Tag Archives: Architecture

Louis Sullivan saved Chicago

After the Great Chicago Fire of 1871, architects rushed to rebuild the city, blanketing downtown in that hideous Beaux-Arts style, egged on by the derrière garde World’s Fair aesthetic also known as The White City. (Fun fact: Louis Sullivan had a building in the Chicago World’s Fair—it was fabulous, brightly colored and original…and it pissed […]

There are no lava lamps inside St. Joseph the Betrothed Ukrainian Greek Catholic Church

The bus to the church took us to the farthest western border of Chicago, meandering through a maze of dead mall parking lots and past a concrete replica of the Leaning Tower of Pisa. It felt like we were traveling, well, as close to traveling as feasible without a car, during a pandemic. I had […]

The mid-century modern intelligence quotient

We’re still in a quarantine in Chicago but restrictions have loosened up a bit—Quarantine Lite™ I guess you’d call it. I’ve ventured on a few train and bus rides and yesterday I was able to visit my family (from a safe distance) for the first time in four months. On top of that, I got […]

Home sweet Monster Tudor home

In 2014 someone tried to steal my apartment building. Her name was Tanya, a petite and nonthreatening-looking woman who had briefly owned a unit in the building that was foreclosed on in the 90’s.  One day she showed up in our lobby with a locksmith and he was already mid-way through changing our door and […]

Chicago’s north side bungalows: architecture for social distancing

Post WWI in Chicago, this was the dream: move out from crowded downtown apartment buildings to far flung neighborhoods, into bungalows. There are bungalow districts all over Chicago.  I live near the West Ridge Bungalow District and these photos are from the blocks around Talman and Arthur streets. (Pro tip #1: if you happen to […]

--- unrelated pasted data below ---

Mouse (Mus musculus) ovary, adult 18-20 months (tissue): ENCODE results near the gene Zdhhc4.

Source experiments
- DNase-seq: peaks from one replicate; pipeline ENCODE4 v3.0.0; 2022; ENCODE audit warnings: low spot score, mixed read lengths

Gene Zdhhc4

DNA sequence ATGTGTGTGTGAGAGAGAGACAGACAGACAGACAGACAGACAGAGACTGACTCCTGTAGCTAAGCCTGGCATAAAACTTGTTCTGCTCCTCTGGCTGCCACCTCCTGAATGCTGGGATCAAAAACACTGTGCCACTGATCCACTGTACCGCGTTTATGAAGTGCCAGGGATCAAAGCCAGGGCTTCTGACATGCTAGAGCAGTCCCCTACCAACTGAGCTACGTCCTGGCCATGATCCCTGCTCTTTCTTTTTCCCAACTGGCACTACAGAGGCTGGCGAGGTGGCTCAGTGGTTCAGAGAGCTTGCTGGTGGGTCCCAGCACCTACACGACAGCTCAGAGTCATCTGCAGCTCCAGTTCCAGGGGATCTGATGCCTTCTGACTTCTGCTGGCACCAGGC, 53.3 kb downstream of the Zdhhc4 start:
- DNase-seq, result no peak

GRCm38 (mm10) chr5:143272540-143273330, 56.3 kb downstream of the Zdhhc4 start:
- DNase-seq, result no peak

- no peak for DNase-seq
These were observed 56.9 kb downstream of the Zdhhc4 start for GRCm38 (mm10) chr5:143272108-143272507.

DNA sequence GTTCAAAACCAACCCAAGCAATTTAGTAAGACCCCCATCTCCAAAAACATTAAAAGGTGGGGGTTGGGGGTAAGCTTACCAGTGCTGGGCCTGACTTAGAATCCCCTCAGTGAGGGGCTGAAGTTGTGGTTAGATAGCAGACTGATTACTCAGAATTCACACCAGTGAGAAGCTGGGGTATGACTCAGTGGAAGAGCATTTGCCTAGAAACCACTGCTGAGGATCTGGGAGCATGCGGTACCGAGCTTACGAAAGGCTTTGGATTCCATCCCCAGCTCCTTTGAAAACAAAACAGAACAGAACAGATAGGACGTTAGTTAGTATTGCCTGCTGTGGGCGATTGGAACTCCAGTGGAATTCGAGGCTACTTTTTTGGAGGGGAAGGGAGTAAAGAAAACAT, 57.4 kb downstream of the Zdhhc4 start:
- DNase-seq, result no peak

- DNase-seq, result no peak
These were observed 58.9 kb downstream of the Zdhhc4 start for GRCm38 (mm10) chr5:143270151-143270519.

Mundelein College: resourceful nuns to the rescue

It was considered a skyscraper; a skyscraper college for Catholic women. And what did a Catholic women’s college need? Nuns, of course, to administer the college and teach the students. The nuns, like they so often have been, were ingenious heroines of Mundelien College. But before you hear about the nuns, you need to know […]

The dress code is linen at Frank Lloyd Wright’s Unity Temple

HOB and I used to take a staycation every spring.  We’d run around Chicago, visiting far away neighborhoods, going to concerts and plays, and walking around with an architecture book doing self-guided tours.  On several of these vacations we took the train out to Oak Park, our visits always seeming to coincide with an event […]

A slacker pilgrim’s guide to Nidaros cathedral in Trondheim

Did you know Norway has a pilgrimage?  Well, I didn’t until we stumbled on it. The pilgrimage is called St. Olav Ways—“ways” because you can choose one of several routes, as long as you end up at Nidaros Cathedral in Trondheim. Here I am at Old Aker church in Olso next to kilometer marker 639 (that […]

All Saints Episcopal Church, allow me to introduce you to Martha Graham’s Appalachian Spring

The way I understand art is through other art.  Like I don’t just look at something and say to myself, “Oh here we have a rare example of Midwestern Stick Style architecture from the 1880’s.” What I actually think is “Oh here we have an example of Martha Graham’s Appalachian Spring in the form of […]

The Unfinished Chapels of Batalha: architecture shocks sky

There’s a monastery in the town of Batalha that looks as it is carved from crystalized honey.  One of my finer life choices was to spend an entire day looking at it. (Okay, full disclosure, I probably would have crammed in at least one other monastery in our itinerary that day had the bus schedules […]